6,000 died on roads in City last year

6,000 died on roads in City last year

These startling figures were revealed in the latest Bengaluru Road Safety and Injury Prevention Programme (BRSIPP) 2010 report released here on Wednesday by the Department of Epidemiology, Nimhans, and the World Health Organisation (WHO).
The report indicates that RTI and suicides have emerged as the two major causes for injury-related deaths in Bangalore. Fifty-three per cent of the injuries were head and face wounds.

Pedestrians, two-wheeler riders, pillion riders and cyclists constitute the majority of victims of RTI deaths. About 50 per cent of them occurred on 13 roads in the City, namely Tumkur Road, NICE Road, Hosur Road, Mysore Road, Bellary Road, Doddaballapur Road, HMT Main Road, BTM Ring Road, Hesaraghatta Road, Old Madras Road, Bannerghatta Road and CV Raman Road.

Interestingly, in most of the accidents, the roads were straight, visibility was good, and there were no obstructions.

100 bus crashes

The report also reveals that about 100 bus crashes resulting in deaths occurred in the last one year in the City. Twenty-five network hospitals in the study attributed 20 per cent emergency registration, 20 per cent admission and 25 per cent of total deaths to RTI. According to the study, the minimum cost of hospitalisation borne by a person is Rs 50,000.

“Contrary to the notion that educated states have less road accidents, statistics point out that the southern states too are losing a large number of people to RTI. In Karnataka, 50,000-60,000 people die per year due to RTI,” said Dr G Gururaj, head of Department of Epidemiology.

He said although there has been minimal improvement in the infrastructure, the conflicts have only increased. Under-reporting of the RTI was another issue, which he summed up with the example that while 6,000 RTI cases were recorded by traffic police, the hospitals saw over 25,000 road accident cases. As many as 60-70 per cent of the injuries occur withinCity municipal limits.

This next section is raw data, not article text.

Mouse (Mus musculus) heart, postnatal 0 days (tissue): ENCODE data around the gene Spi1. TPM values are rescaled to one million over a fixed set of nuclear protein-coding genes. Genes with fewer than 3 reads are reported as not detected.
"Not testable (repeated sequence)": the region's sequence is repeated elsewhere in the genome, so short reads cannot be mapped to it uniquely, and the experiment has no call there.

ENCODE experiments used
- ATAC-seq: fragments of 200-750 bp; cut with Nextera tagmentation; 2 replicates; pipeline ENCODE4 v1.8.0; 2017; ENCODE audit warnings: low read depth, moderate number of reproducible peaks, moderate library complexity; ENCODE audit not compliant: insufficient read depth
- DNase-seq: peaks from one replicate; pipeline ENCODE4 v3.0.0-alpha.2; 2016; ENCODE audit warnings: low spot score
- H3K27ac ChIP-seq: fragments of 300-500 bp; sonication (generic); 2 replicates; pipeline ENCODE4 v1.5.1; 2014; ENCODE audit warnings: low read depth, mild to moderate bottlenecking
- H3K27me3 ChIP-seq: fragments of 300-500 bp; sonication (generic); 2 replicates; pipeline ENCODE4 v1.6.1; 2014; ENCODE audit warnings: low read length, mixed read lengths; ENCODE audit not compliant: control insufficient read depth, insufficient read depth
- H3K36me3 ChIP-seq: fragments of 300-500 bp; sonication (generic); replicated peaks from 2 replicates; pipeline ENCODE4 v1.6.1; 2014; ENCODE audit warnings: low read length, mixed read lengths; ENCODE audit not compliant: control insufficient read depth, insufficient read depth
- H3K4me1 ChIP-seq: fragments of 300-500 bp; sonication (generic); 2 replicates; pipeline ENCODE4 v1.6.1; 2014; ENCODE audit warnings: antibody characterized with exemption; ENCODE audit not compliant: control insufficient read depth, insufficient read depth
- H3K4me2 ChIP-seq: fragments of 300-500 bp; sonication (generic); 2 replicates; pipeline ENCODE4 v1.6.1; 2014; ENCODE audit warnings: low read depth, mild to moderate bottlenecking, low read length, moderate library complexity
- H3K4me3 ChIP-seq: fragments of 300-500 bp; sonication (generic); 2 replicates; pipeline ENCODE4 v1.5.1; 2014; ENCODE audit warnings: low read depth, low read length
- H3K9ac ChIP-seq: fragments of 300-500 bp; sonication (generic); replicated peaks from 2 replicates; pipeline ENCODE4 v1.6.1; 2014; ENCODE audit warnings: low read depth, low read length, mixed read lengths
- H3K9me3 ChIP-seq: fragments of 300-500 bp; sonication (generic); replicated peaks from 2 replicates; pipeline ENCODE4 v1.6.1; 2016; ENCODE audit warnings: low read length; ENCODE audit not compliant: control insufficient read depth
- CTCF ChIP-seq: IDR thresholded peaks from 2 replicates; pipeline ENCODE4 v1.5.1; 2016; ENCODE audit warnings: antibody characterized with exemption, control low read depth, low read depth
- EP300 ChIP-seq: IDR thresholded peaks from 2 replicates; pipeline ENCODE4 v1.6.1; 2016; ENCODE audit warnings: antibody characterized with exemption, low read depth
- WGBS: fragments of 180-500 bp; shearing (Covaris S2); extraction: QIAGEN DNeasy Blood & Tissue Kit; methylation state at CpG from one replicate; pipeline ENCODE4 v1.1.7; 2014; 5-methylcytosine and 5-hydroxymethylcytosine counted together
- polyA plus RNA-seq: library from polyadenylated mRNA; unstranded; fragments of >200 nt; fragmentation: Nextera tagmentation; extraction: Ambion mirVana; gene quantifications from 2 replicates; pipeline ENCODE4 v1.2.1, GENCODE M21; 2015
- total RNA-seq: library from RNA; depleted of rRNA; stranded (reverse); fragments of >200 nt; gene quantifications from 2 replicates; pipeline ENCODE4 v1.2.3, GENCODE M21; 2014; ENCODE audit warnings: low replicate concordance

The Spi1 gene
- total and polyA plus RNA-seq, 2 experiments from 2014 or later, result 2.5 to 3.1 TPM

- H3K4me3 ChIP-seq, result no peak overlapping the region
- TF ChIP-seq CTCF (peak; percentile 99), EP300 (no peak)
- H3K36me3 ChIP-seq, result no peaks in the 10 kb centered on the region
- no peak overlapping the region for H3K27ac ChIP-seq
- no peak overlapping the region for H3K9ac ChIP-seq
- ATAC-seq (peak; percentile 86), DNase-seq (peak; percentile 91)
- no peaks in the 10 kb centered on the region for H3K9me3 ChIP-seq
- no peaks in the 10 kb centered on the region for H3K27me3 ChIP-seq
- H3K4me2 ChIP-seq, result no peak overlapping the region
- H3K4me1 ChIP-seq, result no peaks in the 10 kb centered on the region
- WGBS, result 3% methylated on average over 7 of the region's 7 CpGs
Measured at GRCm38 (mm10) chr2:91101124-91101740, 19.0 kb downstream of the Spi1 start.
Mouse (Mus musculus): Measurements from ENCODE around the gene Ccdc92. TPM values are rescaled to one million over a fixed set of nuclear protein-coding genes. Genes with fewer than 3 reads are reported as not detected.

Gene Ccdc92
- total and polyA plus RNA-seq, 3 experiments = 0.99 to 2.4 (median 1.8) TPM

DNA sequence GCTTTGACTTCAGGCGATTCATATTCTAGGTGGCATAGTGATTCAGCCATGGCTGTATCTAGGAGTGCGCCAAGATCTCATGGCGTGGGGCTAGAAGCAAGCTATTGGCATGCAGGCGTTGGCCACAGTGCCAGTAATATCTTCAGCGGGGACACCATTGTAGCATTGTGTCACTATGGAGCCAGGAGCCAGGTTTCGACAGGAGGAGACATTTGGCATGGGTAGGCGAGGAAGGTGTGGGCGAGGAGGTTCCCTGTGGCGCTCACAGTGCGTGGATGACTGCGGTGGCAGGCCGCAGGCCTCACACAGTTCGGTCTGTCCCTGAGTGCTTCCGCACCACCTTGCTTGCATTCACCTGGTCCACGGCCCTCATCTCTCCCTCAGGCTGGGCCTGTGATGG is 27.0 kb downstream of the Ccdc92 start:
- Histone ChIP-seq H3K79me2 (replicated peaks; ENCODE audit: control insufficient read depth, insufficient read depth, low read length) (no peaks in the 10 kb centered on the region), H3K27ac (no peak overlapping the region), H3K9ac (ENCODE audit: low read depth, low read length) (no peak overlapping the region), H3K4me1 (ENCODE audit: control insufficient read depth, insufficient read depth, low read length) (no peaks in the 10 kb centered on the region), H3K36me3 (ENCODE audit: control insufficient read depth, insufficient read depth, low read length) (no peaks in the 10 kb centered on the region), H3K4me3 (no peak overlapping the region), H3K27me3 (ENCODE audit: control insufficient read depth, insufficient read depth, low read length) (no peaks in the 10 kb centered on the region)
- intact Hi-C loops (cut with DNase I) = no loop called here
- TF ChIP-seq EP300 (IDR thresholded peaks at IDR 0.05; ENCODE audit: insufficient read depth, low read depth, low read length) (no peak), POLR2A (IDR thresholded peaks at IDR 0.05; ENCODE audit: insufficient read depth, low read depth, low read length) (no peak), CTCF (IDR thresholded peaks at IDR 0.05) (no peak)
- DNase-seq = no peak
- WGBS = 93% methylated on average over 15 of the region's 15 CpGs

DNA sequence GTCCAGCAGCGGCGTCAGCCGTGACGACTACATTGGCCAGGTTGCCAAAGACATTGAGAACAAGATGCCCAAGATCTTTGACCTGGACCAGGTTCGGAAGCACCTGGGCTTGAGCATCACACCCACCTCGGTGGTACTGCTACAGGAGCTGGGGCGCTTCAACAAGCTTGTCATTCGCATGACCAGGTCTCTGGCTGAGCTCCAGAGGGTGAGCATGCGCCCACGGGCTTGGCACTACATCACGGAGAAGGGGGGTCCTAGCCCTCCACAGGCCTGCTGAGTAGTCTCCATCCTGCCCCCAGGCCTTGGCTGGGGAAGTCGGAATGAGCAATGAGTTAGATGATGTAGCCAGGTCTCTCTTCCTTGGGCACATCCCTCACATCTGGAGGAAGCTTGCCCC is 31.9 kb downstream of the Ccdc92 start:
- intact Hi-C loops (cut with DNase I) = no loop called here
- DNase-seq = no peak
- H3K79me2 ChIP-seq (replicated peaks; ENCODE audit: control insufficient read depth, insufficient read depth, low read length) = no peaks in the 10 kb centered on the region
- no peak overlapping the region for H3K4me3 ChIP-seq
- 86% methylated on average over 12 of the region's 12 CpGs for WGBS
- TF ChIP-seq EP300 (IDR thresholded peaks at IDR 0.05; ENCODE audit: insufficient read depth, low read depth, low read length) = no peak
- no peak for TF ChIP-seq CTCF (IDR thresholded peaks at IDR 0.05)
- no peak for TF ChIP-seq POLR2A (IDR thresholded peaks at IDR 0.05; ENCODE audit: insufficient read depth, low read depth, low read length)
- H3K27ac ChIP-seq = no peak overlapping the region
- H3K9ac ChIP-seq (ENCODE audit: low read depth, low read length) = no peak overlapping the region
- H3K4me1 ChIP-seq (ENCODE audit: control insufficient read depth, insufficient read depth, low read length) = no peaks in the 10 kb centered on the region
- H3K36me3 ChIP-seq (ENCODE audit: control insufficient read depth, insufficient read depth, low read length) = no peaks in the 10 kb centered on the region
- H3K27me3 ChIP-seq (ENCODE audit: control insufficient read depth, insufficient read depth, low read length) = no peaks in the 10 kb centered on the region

“We need to address the designing of roads, speeding issues on peripheral roads, identify high crash locations, etc. Half of the road deaths can be prevented if we have a proper synergy of trauma care, vehicle safety, road design, implementation of helmet and seat belt laws and so on,” he said.

Pointing out the challenges, he said there was still not a single coordinating agency in the country for road safety, no policy or research programme dedicated for road safety, no specified goals or target, and no budget allocation.

Injury deaths are becoming a leading public health concern, Health Commissioner D N Nayak said during the BRSIPP stake holders’ consultation meeting. The Health Ministry had set up eight trauma care centres near major highways in the State.

Yet, shortage of doctors, especially neuro-surgeons and orthopaedic doctors, had marred the efforts to bring emergency care to road traffic victims.

Along with the 2010 report, ‘Injury and Violence in India: Facts and figures and Road Safety in India: A framework for Action’ was also unveiled.


Pedestrian deaths

* 62.4 per cent - crossing the road
* 25.4 per cent - walking on the road
* 6.6 per cent - standing on the road
* 5.5 per cent - unspecific

Fatal two-wheeler crashes

* 45.3 per cent - middle of the road
* 21.1 per cent - others
* 11.7 per cent - T junction
* 3.5 per cent - cross road
* 3.1 per cent - round about
* 2.7 per cent - road humps/ rumble strips

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